Technology Makes Music Worse

Advances have decreased the quality of recorded music
By Nick McMaster,  Newser Staff
Posted May 10, 2010 6:29 AM CDT
Technology Makes Music Worse
The Memorex Portable Audio System Lite (Mi7706P) makes music social with front and side speakers, iPod and iPhone compatibility, digital FM tuner and an integrated collapsible handle.   (Photo: Memorex)

Digital technology has irrevocably changed the music-listening experience—for the worse. As television and movies have become richer thanks to hi-def and 3-D advances, music has become, well, crappier, the New York Times points out. The crackly, thinner sounds of compressed formats like MP3s are objectively a step back from the quality offered by CDs or LPs, and the high-end-stereo-as-status-symbol is swiftly losing its place in popular culture.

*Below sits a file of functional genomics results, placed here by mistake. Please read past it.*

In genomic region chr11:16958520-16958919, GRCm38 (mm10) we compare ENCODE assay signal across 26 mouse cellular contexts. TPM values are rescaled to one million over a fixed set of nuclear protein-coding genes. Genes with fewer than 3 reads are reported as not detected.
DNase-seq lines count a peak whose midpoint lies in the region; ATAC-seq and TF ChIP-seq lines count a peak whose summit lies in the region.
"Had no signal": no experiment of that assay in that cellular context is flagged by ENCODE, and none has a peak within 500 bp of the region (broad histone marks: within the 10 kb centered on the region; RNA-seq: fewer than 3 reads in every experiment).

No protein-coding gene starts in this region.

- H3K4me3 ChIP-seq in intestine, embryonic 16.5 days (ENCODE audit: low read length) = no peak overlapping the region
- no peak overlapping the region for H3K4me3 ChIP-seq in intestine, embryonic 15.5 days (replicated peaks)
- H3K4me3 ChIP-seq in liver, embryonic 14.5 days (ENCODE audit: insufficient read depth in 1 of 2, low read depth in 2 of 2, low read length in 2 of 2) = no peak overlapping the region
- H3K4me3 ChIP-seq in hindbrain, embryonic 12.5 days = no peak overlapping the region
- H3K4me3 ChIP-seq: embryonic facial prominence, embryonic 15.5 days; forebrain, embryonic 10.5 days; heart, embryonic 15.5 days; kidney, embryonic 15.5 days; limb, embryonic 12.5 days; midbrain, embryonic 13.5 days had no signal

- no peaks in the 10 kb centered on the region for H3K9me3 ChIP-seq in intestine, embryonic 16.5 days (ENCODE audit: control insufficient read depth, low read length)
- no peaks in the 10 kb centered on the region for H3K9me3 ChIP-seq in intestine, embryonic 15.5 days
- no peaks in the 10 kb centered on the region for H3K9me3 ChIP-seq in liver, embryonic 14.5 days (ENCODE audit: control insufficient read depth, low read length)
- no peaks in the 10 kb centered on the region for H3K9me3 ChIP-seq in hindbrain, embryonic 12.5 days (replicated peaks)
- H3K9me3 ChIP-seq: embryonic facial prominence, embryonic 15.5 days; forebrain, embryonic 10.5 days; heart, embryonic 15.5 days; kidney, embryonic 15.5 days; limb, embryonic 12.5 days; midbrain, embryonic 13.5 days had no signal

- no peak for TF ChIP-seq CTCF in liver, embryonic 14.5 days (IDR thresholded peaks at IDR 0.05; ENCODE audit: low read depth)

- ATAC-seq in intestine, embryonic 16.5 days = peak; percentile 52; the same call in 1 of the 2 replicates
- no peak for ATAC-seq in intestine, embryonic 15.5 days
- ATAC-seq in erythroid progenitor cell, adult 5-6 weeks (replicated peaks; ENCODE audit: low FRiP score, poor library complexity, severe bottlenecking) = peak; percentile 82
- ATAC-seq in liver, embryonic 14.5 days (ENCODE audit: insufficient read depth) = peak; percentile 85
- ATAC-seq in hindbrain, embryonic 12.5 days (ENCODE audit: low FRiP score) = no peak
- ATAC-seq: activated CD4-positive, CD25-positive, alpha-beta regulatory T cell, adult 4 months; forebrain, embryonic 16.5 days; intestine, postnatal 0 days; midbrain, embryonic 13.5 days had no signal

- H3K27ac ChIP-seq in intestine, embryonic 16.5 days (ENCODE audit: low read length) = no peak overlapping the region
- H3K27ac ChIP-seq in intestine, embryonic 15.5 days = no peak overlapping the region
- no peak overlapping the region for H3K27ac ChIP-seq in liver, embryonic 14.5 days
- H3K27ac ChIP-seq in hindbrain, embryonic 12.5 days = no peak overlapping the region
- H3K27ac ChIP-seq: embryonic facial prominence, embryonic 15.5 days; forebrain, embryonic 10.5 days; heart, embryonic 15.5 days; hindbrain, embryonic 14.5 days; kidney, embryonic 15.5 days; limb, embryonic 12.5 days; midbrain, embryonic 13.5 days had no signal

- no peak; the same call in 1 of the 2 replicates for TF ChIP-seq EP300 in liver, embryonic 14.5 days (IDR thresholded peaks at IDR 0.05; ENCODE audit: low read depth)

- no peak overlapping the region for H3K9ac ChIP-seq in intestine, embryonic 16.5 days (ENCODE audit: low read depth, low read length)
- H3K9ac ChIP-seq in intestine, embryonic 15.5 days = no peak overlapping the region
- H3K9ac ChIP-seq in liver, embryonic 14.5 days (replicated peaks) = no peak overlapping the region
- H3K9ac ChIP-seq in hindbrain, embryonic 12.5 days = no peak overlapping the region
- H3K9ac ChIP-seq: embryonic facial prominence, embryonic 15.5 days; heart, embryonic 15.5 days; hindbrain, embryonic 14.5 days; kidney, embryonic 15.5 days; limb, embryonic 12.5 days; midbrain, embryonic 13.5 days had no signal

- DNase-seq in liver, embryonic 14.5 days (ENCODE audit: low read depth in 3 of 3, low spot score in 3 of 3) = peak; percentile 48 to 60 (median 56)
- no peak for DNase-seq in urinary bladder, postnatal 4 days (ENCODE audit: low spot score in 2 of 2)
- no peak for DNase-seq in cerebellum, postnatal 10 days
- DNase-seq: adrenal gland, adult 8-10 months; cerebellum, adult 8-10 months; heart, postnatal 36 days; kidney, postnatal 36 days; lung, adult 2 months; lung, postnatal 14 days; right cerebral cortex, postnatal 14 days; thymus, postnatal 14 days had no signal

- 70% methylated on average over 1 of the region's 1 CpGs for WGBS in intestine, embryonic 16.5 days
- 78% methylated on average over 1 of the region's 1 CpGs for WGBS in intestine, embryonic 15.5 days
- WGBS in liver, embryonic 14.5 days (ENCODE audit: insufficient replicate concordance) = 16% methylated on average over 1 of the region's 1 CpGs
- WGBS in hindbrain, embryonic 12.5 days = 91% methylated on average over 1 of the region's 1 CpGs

The decrease in quality was a necessity at first: Apple's debut iTunes store, in 2003, could not have supported high-quality MP3s. “It would have been very difficult for the iTunes Store to launch with high-quality files if it took an hour to download a single song,” said one music exec. It can now—Apple just doubled its standard quality—but listeners expectations may already have changed. “My ears aren’t fine tuned,” said one 22-year-old reluctant to spend more on better headphones. “I don’t know if I could really tell the difference.” (Read more iTunes stories.)

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